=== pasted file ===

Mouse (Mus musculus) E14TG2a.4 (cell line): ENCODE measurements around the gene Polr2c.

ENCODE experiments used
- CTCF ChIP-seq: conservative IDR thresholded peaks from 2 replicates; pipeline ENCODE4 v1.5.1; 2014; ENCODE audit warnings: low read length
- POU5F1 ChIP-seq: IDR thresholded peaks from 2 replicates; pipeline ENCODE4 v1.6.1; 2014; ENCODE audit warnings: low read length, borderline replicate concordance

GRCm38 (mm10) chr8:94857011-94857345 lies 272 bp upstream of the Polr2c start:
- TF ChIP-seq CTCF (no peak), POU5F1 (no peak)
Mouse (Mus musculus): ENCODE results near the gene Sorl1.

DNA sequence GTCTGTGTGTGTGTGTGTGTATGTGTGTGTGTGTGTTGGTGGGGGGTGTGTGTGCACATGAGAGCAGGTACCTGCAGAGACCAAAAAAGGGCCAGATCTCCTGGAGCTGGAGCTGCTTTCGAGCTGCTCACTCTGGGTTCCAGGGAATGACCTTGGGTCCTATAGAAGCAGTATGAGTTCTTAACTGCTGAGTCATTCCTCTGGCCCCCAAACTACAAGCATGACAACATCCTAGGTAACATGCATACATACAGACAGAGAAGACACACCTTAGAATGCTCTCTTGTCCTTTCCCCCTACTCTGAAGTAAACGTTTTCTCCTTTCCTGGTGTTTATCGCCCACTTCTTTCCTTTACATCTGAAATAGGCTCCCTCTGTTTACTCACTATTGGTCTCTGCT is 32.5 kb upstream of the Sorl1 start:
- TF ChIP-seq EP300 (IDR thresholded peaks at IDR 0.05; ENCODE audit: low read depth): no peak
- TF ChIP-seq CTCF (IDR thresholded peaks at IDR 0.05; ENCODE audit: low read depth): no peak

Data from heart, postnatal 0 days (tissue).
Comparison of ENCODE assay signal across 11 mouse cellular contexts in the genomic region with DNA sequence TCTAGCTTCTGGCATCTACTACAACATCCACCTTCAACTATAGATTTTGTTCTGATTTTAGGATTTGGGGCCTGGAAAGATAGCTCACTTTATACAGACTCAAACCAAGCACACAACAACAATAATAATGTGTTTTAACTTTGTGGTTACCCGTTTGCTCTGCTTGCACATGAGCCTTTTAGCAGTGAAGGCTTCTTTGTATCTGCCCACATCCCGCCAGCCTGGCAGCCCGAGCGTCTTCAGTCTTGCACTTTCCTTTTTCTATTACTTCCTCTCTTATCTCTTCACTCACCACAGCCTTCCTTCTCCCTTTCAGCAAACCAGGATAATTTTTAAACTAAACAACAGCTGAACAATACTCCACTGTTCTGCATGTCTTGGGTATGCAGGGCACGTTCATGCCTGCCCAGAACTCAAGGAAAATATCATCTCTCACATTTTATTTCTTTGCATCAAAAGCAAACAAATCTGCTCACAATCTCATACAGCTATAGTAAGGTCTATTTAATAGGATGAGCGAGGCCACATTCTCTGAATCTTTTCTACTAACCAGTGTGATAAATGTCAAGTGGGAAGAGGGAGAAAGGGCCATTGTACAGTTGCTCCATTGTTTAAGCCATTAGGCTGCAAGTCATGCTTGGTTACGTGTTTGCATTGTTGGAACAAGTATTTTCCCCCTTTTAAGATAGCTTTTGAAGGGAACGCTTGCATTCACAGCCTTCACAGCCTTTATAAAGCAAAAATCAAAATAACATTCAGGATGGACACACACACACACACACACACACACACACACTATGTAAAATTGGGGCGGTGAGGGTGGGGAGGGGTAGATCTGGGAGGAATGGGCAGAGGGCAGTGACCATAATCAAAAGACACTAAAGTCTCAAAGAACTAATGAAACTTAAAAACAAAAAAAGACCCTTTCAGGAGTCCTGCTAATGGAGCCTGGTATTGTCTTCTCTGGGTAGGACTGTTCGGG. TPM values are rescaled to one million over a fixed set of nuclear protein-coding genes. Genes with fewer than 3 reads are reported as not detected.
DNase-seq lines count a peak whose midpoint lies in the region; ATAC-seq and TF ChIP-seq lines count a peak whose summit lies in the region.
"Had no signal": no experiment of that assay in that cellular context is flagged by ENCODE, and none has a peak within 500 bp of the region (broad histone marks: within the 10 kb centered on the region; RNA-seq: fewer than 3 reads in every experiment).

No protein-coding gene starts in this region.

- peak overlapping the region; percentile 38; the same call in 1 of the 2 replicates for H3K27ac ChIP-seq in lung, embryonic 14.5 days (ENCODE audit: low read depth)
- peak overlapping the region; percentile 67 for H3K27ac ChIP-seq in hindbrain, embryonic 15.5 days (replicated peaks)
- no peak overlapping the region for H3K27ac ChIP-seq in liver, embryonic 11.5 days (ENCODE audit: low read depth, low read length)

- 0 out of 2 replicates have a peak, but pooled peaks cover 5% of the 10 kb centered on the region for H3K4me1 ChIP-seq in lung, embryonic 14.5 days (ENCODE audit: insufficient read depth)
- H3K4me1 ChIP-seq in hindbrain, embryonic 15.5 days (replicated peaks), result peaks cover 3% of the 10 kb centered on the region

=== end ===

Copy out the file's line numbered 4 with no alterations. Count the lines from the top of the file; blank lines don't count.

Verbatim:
- POU5F1 ChIP-seq: IDR thresholded peaks from 2 replicates; pipeline ENCODE4 v1.6.1; 2014; ENCODE audit warnings: low read length, borderline replicate concordance